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Cancer Surgery for Dogs Scarborough ME

The best time to obtain clean margins during surgical excision of a malignant tumor is the first time. The most aggressive, i.e. mitotically active, cells are not located in the main, visible or palpable mass, but within its "legs" or tentacles.

Brackett Street Veterinary Clinic
(207) 370-1992
192 Brackett Street
Portland, ME
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New Patients Welcome!
Hours
Monday 7:30 AM - 6:00 PM
Tuesday 7:30 AM - 6:00 PM
Wednesday 7:30 AM - 6:00 PM
Thursday 7:30 AM - 6:00 PM
Friday 7:30 AM - 6:00 PM
Saturday 8:00 AM - 1:00 PM
Sunday Closed
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Animal Flea Control, Animal Microchipping, Large Animal Vet, Small Animal Vet, Spaying/Neutering, Veterinarians, Veterinary Dentistry, Veterinary Euthanasia, Veterinary House Calls, Veterinary Medical Specialties, Veterinary Surgery

Kennebunk Veterinary Hospital
(207) 331-3292
149 Fletcher Street
Kennebunk, ME
Hours
Monday 8:30 AM - 5:00 PM
Tuesday 8:30 AM - 6:00 PM
Wednesday 8:30 AM - 6:00 PM
Thursday 8:30 AM - 6:00 PM
Friday 8:30 AM - 5:00 PM
Saturday 8:30 AM - 12:00 PM
Sunday Closed
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Animal Boarding, Animal Flea Control, Animal Microchipping, Declawing, Holistic Veterinary Medicine, Spaying/Neutering, Veterinarians, Veterinary Dentistry, Veterinary Euthanasia, Veterinary House Calls, Veterinary Medical Specialties, Veterinary Surgery, Veterinary Vaccinations

Pine Point Animal Hospital
(207) 883-3301
12 Pine Point Rd
Scarborough, ME

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Scarborough Animal Hospital
(207) 883-4412
129 Us Route 1
Scarborough, ME

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Casco Bay Veterinary Hospital
(207) 761-8033
1041 Brighton Ave
Portland, ME

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Forest Avenue Veterinary Hospital
(207) 370-4938
973 Forest Ave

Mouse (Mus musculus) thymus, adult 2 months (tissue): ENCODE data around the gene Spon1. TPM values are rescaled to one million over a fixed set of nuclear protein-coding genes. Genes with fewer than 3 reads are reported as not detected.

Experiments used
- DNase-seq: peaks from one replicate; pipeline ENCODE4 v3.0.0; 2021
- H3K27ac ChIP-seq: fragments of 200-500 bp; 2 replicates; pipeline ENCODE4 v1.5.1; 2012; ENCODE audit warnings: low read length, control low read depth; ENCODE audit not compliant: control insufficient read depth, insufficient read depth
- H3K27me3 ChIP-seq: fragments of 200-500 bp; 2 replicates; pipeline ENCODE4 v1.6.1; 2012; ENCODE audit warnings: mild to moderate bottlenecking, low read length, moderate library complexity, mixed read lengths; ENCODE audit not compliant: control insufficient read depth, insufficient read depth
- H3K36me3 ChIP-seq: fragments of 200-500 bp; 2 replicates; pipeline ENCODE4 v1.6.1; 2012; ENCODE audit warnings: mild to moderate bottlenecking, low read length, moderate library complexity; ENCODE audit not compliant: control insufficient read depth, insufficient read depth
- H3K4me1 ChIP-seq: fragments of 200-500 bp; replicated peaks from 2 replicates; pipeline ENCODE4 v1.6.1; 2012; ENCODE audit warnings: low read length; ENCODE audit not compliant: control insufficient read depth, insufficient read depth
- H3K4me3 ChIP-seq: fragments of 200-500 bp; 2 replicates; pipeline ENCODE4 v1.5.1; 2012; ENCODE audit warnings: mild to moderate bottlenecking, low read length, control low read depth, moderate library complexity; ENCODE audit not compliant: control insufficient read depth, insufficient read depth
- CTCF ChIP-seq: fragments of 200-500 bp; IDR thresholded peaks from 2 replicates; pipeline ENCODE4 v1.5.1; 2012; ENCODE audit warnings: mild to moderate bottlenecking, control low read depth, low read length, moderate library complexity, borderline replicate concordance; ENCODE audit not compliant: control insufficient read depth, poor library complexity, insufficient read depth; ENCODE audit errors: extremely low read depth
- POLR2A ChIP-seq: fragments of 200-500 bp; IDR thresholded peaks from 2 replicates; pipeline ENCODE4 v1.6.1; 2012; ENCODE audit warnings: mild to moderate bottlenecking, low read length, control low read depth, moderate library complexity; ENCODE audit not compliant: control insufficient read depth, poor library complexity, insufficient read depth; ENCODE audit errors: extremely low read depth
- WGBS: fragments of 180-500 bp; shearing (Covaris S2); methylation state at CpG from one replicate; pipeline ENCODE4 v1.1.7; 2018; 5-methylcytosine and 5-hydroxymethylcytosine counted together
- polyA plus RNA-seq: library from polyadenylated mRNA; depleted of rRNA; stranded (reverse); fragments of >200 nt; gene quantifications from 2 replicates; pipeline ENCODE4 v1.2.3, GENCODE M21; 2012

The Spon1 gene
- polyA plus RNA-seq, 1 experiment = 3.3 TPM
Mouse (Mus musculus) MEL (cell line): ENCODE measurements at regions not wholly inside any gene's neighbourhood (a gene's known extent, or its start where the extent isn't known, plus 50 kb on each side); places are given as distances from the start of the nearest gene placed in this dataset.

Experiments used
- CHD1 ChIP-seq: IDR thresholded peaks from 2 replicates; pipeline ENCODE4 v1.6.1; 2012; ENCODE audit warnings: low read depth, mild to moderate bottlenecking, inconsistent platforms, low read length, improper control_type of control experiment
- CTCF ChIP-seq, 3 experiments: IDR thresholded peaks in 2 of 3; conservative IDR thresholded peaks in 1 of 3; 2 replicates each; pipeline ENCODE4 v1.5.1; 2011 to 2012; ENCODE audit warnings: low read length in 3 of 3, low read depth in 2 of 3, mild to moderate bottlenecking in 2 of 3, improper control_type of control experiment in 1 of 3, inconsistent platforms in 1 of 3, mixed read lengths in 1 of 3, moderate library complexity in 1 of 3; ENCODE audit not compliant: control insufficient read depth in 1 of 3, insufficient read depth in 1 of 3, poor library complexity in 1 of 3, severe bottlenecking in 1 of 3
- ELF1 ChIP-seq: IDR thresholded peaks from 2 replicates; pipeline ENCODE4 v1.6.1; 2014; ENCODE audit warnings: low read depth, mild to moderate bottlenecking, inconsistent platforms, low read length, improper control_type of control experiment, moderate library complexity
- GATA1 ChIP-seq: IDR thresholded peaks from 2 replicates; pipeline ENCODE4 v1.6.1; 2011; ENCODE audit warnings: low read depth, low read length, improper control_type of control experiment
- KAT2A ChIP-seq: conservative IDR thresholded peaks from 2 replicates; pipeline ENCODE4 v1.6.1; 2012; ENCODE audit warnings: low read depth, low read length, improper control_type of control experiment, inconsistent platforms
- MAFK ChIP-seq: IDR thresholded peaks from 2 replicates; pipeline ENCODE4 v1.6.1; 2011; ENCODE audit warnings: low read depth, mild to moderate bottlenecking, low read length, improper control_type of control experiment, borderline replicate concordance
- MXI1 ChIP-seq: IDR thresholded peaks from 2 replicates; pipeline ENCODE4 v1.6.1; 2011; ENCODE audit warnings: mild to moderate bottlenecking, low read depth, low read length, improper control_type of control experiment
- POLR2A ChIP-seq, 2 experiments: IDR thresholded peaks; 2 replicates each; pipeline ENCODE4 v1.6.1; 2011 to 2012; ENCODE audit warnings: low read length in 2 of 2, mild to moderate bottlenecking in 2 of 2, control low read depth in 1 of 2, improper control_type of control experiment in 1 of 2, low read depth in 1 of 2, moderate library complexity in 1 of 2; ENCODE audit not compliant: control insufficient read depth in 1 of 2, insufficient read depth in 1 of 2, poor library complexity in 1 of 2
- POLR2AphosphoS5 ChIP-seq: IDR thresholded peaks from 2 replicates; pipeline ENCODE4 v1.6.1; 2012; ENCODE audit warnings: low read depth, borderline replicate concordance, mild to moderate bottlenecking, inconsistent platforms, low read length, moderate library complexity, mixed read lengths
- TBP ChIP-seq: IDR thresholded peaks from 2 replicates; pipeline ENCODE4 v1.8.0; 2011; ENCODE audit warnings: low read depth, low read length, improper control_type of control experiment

Portland, ME
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Get a free nail trim with your first exam!
Hours
Monday 7:30 AM - 6:00 PM
Tuesday 7:30 AM - 6:00 PM
Wednesday 7:30 AM - 6:00 PM
Thursday 7:30 AM - 6:00 PM
Friday 7:30 AM - 6:00 PM
Saturday 8:00 AM - 4:00 PM
Sunday Closed
Services
Animal Boarding, Animal Flea Control, Animal Microchipping, Exotic Animal Vet, Small Animal Vet, Spaying/Neutering, Veterinarians, Veterinary Dentistry, Veterinary Euthanasia, Veterinary House Calls, Veterinary Surgery, Veterinary Vaccinations

Cumberland Animal Clinic
(207) 615-0683
212 Greely Road
Cumberland, ME
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Hours
Monday 8:00 AM - 6:00 PM
Tuesday 8:00 AM - 6:00 PM
Wednesday 8:00 AM - 6:00 PM
Thursday 8:00 AM - 6:00 PM
Friday 8:00 AM - 6:00 PM
Saturday 8:00 AM - 12:00 PM
Sunday Closed
Services
Animal Flea Control, Animal Microchipping, Declawing, Small Animal Vet, Spaying/Neutering, Veterinarians, Veterinary Dentistry, Veterinary Surgery

Baserga, Janice, Dvm - Scarborough Animal Hospital
(207) 883-4412
129 US Rte 1
Scarborough, ME

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Temm Veterinary Hospital
(207) 284-9911
60 Saco Ave
Old Orchard Beach, ME

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Wright, Robert E, Dvm - Cat Doctor
(207) 874-2287
183 Brighton Ave
Portland, ME

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Cancer Surgery Never as Good as First Time

Nasal fibrosarcoma in an 8-year-old German shepherd. Photo courtesy of Dr. Phil Zeltzman
Music critics claim that Sade’s song “Never as Good as the First Time” applies to personal relationships. We beg to differ. She was clearly referring to cancer surgery.

The best time to obtain clean margins during surgical excision of a malignant tumor is the first time. The most aggressive, i.e. mitotically active, cells are not located in the main, visible or palpable mass, but within its “legs” or tentacles. This is why it is so important to obtain clean margins the first time around.

Dirty margins will require radiation therapy, chemotherapy or a more aggressive excision to prevent a recurrence. Re-excision is always more complicated because it is difficult, if not impossible, to know how invasive we should be. The original tumor may have seeded cells in multiple tissue planes during the first attempt.

One easy way to think of the cancerous mass during the first excision is to consider it as grossly infected (read: covered in pus). Therefore, it shouldn’t come in contact with healthy tissues. Gloves, instruments and drapes should be changed before closing the surgical site.

It also is important to remove tumors en bloc. In other words, the main mass should not be shelled out with the intention of removing more tissue afterward.

Mast cell tumor on the hock of a 6-year-old boxer. Photo courtesy of Dr. Phil Zeltzman
The deep margin ofte...

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